Week in Review: Social Media’s Effect on Football

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Jan 7, 2012; New Orleans, LA, USA; New Orleans Saints quarterback Drew Brees (9) looks at the scoreboard on the sideline against the Detroit Lions during the 2011 NFC Wild Card Playoff game at the Mercedes-Benz Superdome. Mandatory Credit: John David Mercer-US PRESSWIRE

This has happened time and time again to many football players in the past few years. Someone in the media will get their hands on a particular ‘spin’ of a story that generally will not be validated, and to drum up hits for their website, will run with the story as is. Once fans read the story, the tweets start and the Facebook updates start. A story can go viral and get across the nation and around the world in a matter of minutes via social networking. If a story is falsified, but has already surfaced on the social media market, it could instantly tarnish a player’s reputation and take a substantial amount of time to repair.

Another social media happening that presents itself against players are the players themselves on social media networks. Some players simply do not seem to think before they tweet or update their status on a Facebook account. They will post about being disgruntled with their coach or their franchise in general. They can post about a matter in which they should not be commenting on (i.e. Drew Brees’ comments about comparing the search for evidence in ‘Bountygate’ to the search for WMD’s). It almost seems that at the rookie symposium, there should be a class taught about social network sites and how players should conduct themselves. It is one thing to stay out of trouble off the field; it is another thing to stay out of trouble on the internet. Both of these things seem to go hand in hand.

Not everything is wrong with social media being accessible to professional athletes though. It is fun for a fan to be able to get a slight glimpse into the personal life of one of their favorite players. A fan can read about and see pictures of the athlete’s training regimen, personal life, family, etc. It is nice for fans to be able to feel closer to the athletes that they idolize.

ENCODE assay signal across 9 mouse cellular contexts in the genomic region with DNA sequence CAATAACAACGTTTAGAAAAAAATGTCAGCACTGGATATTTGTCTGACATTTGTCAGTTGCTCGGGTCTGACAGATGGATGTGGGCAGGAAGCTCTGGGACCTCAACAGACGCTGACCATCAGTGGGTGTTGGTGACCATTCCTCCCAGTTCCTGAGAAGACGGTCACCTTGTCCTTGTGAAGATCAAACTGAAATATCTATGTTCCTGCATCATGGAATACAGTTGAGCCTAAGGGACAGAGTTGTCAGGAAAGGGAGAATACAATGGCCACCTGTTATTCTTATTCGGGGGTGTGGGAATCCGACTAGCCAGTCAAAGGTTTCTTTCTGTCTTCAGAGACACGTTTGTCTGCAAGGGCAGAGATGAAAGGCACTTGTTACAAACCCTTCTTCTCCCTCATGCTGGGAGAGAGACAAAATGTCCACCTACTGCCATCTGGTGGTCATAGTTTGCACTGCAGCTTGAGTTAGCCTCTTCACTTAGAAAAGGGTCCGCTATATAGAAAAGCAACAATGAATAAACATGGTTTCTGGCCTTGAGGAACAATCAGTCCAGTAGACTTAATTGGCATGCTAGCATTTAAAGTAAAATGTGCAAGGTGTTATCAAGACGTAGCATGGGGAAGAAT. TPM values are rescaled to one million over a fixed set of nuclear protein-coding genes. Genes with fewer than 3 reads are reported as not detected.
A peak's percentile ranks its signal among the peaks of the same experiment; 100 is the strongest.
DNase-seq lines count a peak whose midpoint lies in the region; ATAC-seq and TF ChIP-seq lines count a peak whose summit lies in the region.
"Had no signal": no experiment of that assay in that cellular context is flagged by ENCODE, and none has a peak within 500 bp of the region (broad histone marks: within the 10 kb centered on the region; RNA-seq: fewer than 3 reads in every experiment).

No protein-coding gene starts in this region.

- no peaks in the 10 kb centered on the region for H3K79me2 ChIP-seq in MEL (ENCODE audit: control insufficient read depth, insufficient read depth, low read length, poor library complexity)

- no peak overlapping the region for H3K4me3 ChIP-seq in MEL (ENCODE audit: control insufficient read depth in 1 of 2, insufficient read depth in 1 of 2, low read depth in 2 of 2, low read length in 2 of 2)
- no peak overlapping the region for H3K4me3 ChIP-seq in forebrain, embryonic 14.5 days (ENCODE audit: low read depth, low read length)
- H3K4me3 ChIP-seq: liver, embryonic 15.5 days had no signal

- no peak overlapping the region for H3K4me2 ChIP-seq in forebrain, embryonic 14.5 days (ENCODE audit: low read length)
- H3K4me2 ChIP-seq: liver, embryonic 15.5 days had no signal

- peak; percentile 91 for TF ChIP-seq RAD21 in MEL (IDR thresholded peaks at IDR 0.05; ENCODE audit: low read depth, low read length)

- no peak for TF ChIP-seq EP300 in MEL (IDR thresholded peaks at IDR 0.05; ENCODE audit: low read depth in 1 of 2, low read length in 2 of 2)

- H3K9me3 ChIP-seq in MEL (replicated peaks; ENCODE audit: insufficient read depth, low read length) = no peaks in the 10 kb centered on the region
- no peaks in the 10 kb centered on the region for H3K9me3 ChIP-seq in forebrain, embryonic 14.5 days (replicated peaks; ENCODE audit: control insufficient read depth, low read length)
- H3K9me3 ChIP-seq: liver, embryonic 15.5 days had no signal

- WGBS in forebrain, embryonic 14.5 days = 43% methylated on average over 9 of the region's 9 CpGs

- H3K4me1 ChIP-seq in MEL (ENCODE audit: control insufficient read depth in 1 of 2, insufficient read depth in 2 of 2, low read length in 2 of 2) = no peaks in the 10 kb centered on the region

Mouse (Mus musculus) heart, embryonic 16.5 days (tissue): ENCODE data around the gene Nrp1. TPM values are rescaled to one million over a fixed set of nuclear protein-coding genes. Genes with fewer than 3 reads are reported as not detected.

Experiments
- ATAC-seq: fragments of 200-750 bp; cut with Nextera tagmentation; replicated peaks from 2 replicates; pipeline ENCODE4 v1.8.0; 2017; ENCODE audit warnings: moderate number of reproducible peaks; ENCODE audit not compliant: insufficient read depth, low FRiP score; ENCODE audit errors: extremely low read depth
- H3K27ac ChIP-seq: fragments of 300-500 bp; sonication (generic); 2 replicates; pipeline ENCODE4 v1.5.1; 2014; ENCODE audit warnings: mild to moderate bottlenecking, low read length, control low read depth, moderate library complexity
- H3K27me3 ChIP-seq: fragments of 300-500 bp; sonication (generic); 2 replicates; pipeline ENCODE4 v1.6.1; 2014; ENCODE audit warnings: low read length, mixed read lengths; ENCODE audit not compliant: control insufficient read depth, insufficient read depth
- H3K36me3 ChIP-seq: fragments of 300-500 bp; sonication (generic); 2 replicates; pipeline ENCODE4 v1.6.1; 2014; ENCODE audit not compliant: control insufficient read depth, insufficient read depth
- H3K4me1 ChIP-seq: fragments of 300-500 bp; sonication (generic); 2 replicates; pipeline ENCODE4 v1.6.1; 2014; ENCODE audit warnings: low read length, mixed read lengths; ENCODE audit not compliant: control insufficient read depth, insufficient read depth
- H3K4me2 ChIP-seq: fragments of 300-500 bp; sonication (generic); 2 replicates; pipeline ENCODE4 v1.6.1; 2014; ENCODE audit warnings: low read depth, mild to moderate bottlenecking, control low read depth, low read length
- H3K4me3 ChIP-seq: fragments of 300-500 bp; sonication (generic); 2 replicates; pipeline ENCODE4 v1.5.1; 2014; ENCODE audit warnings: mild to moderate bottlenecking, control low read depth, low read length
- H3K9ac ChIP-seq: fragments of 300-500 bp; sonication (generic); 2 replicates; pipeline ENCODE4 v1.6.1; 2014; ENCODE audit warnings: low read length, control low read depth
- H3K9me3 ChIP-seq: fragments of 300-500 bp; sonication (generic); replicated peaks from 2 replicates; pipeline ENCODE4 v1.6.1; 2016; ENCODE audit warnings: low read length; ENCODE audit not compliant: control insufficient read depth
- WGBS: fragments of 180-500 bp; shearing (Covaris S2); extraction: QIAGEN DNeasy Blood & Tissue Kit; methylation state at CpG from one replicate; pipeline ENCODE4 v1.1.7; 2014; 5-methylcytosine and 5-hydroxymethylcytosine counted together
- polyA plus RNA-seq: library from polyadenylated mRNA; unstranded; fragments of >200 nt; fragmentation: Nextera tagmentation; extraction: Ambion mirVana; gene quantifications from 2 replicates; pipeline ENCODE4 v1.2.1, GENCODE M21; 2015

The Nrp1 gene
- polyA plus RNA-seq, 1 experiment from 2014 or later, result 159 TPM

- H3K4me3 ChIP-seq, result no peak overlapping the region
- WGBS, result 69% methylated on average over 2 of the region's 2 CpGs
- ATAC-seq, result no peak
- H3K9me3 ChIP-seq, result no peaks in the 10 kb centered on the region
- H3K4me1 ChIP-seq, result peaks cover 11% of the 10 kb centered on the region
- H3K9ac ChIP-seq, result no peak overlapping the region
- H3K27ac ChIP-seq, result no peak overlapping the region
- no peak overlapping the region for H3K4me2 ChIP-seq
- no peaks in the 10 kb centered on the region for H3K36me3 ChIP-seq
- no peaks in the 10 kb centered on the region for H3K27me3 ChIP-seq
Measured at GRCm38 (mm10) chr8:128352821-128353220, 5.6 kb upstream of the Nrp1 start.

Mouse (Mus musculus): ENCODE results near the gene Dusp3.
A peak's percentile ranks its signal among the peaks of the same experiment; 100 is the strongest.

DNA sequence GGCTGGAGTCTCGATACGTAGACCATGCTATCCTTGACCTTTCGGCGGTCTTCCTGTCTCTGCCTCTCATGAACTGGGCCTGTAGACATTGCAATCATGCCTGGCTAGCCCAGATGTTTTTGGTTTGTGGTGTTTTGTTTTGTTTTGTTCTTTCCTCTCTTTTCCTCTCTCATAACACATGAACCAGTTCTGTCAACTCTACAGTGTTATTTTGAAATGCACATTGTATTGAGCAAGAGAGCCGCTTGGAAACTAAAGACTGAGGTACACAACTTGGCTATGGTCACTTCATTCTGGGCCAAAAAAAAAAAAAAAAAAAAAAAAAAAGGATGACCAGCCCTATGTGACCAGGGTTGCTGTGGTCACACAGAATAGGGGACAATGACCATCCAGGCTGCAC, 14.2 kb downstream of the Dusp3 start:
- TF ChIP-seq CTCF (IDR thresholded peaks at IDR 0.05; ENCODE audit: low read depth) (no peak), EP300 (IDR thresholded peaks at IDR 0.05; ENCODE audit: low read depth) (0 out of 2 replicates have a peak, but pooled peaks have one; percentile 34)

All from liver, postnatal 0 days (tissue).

As long as things can be kept in perspective by the media over social networking sites, and players can keep a level head on the things that they want to say over these sites, then social networking is a great thing for football and football fans alike. There will always be certain situations in which something is falsified or a football player will get slightly out of line on one of these websites, but for the most part, social media seems to have had a positive impact on the sport of football.

Let us at Stripe Hype know your thoughts about the effects of social media on the National Football League and its players and fans by posting in the comments section below or messaging us on Twitter.

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Topics: Adrian Peterson, Afc, Bengals, Drew Brees, Facebook, Nfc, NFL, Saints, Social Media, Twitter, Vikings

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